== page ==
CareTips

How to Perform Dog CPR on Small & Large Pets: Step-by-Step Guide

Knowing how to perform cardiopulmonary resuscitation (CPR) on dogs can be a lifesaving skill in emergency situations. CPR can help maintain blood flow and provide oxygen to the vital organs until professional veterinary care can be accessed. In this article, we will provide a step-by-step guide on how to perform dog CPR on both small and large pets, equipping you with the knowledge and confidence to respond effectively in critical moments.

Assess the Situation:

Before initiating CPR, assess the situation to ensure your safety and the safety of the dog. Move the dog to a safe area and check for responsiveness. Gently tap the dog and call their name to determine if they are conscious and responsive.

Check the Dog’s Airway and Breathing:

Ensure that the dog’s airway is clear. Open the dog’s mouth, gently extend their neck, and remove any visible obstructions. Next, check for breathing by observing the rise and fall of the chest. Listen for breath sounds and feel for air movement on your cheek.

Perform Chest Compressions:

a. For small dogs:

  • Place the dog on a firm surface, preferably at chest level.
  • Position your hands just behind the dog’s front legs, over the widest part of the chest.
  • Interlock your fingers and apply gentle pressure.
  • Perform compressions at a rate of 100-120 compressions per minute, pressing down about one-third to one-half of the chest width.
  • Compress the chest 30 times, allowing for full recoil after each compression.

b. For large dogs:

  • Place the dog on a firm surface, preferably on the ground.
  • Position one hand on top of the other, with the base of your palm over the widest part of the chest.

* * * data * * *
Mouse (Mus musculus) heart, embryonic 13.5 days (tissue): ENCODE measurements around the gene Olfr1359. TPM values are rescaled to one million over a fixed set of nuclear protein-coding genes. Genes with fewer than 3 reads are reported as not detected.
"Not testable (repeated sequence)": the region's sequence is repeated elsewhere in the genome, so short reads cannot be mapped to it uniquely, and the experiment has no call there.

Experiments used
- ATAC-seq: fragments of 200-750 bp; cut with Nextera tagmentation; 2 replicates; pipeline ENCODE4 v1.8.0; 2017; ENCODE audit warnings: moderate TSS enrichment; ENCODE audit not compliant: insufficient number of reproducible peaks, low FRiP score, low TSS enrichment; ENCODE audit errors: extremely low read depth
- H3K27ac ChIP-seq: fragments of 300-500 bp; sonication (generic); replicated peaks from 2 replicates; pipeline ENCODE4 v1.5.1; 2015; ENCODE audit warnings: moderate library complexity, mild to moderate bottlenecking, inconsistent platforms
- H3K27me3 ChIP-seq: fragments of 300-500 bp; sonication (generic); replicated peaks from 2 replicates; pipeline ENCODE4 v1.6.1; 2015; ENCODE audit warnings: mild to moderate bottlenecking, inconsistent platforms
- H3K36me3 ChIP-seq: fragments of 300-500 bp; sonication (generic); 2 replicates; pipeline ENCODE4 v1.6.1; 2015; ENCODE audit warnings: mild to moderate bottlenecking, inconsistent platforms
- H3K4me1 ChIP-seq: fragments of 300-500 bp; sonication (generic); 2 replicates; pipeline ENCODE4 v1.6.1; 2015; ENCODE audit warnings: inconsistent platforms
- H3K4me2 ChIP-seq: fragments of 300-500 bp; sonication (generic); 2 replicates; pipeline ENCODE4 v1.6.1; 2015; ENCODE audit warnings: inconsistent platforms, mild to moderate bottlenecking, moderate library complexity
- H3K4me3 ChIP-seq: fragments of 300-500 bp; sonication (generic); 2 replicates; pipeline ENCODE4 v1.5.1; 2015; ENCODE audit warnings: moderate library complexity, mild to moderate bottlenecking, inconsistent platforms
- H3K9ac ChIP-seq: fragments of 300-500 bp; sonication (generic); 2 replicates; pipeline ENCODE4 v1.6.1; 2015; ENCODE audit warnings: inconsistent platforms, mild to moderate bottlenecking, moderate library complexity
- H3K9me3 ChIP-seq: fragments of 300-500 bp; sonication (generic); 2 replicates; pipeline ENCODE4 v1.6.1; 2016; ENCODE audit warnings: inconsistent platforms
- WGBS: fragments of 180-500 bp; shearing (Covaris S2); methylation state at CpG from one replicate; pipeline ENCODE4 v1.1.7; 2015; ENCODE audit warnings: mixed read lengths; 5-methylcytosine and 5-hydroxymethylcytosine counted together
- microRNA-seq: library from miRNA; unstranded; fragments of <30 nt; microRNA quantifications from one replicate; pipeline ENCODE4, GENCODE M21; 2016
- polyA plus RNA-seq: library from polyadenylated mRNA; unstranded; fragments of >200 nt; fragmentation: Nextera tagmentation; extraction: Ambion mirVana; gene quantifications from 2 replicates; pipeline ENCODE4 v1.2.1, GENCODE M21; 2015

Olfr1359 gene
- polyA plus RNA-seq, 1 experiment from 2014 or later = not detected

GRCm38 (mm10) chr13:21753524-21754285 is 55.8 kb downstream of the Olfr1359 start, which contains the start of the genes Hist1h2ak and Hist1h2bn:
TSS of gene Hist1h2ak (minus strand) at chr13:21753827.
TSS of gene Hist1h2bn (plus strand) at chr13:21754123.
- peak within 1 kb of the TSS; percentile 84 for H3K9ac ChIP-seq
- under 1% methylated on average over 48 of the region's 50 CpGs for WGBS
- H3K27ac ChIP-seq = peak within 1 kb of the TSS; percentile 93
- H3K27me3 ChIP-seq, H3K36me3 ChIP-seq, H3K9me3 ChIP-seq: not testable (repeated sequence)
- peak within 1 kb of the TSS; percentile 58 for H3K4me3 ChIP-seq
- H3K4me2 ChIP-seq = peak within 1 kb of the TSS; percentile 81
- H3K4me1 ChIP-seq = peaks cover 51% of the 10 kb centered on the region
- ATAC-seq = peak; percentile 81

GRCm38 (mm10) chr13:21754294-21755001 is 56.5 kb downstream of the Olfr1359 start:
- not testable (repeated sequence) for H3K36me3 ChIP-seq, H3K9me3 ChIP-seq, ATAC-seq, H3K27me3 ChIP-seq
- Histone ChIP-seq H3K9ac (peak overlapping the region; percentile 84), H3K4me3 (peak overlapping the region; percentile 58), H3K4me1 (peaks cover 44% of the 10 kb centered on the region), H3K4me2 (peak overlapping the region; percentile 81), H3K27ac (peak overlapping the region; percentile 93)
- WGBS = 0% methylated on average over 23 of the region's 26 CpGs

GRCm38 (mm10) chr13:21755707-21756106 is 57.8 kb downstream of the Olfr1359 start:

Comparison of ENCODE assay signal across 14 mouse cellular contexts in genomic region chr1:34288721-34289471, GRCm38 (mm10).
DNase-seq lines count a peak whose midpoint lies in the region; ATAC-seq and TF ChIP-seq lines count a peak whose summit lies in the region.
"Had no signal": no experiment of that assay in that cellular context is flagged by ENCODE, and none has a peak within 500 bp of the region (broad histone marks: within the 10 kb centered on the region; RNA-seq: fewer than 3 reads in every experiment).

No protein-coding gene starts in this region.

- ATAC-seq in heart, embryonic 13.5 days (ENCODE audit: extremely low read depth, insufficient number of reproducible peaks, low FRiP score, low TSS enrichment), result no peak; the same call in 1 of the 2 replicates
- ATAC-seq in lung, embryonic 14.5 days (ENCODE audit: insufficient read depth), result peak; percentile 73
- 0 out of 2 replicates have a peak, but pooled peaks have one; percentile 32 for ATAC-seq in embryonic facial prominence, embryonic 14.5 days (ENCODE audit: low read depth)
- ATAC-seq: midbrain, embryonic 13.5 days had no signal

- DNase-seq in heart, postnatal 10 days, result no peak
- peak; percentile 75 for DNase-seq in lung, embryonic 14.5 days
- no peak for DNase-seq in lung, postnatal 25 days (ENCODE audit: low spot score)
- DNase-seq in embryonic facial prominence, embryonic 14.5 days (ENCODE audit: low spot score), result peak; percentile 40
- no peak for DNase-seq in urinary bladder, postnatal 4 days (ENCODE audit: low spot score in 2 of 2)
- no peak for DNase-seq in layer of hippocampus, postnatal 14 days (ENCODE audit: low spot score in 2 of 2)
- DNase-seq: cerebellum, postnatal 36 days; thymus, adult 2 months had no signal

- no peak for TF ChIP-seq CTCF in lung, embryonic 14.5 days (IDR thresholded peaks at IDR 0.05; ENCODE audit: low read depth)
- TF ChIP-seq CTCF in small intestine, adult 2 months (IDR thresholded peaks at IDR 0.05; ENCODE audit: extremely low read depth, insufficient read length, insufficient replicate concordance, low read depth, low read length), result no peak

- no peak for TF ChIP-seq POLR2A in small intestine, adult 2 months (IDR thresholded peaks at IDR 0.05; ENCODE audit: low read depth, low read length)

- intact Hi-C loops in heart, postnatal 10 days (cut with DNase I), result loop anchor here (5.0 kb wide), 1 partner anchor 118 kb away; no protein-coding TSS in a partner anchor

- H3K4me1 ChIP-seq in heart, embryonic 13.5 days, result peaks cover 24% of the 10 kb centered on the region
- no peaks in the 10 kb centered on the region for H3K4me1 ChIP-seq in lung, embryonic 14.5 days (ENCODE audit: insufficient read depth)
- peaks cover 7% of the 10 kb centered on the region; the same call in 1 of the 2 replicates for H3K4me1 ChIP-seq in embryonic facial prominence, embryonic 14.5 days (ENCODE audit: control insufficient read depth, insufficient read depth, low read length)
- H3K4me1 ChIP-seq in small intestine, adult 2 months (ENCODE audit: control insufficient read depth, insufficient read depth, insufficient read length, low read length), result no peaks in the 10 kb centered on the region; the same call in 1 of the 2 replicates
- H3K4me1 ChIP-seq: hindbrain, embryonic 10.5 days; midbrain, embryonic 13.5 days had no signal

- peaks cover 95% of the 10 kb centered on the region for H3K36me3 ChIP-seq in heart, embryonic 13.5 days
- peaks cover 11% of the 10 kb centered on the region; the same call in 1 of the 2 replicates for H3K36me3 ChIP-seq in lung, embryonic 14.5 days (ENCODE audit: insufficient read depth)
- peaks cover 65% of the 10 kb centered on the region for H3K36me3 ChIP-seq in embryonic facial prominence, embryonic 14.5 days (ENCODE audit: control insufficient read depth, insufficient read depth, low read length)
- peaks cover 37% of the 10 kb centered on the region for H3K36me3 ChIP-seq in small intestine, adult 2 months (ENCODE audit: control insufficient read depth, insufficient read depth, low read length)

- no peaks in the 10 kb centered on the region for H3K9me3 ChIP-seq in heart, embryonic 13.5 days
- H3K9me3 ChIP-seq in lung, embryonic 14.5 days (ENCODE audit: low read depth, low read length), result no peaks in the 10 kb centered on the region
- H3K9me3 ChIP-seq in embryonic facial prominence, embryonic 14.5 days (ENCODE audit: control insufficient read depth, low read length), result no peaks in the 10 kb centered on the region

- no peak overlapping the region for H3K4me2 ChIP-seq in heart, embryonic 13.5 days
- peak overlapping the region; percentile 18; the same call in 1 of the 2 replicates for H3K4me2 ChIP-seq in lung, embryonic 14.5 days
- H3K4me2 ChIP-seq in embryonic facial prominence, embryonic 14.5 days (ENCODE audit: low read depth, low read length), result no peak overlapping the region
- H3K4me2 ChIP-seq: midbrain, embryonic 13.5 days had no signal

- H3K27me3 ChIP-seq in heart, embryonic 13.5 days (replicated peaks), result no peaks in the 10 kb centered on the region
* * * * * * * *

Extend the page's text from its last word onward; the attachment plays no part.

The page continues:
• Apply firm pressure, using both hands, to depress the chest.
  • Perform compressions at a rate of 100-120 compressions per minute, pressing down about one-third to one-half of the chest depth.
  • Compress the chest 30 times, allowing for full recoil after each compression.

Provide Rescue Breaths:

After the 30 chest compressions, provide rescue breaths to the dog.

a. For small dogs:

  • Maintain an open airway by extending the dog’s neck.
  • Place your mouth over the dog’s nose, forming a tight seal.
  • Blow gently into the nose, watching for the chest to rise.
  • Provide two breaths, each lasting about one second.

b. For large dogs:

  • Maintain an open airway by extending the dog’s neck.
  • Place your hands on either side of the dog’s snout, with the mouth closed.
  • Blow into the dog’s nostrils, watching for the chest to rise.
  • Provide two breaths, each lasting about one second.

Continue CPR Cycle:

Continue the cycle of 30 chest compressions followed by two rescue breaths until the dog shows signs of recovery or until professional veterinary assistance is available. Regularly reassess the dog’s vital signs and responsiveness throughout the process.

Seek Veterinary Assistance:

Even if you are successful in reviving the dog through CPR, it is crucial to seek immediate veterinary care. The underlying cause of the cardiac or respiratory arrest needs to be identified and treated by professionals.

Learning how to perform dog CPR on small and large pets can be a valuable skill that may save a dog’s life in critical situations. Remember to assess the situation, clear the airway, provide chest compressions and rescue breaths appropriately, and seek professional veterinary assistance as soon as possible. Keep in mind that prevention is key, so take measures to ensure your dog’s safety and reduce the risk of emergencies. By being prepared and knowing how to respond effectively, you can become a trusted caregiver for your furry friend in times of need.

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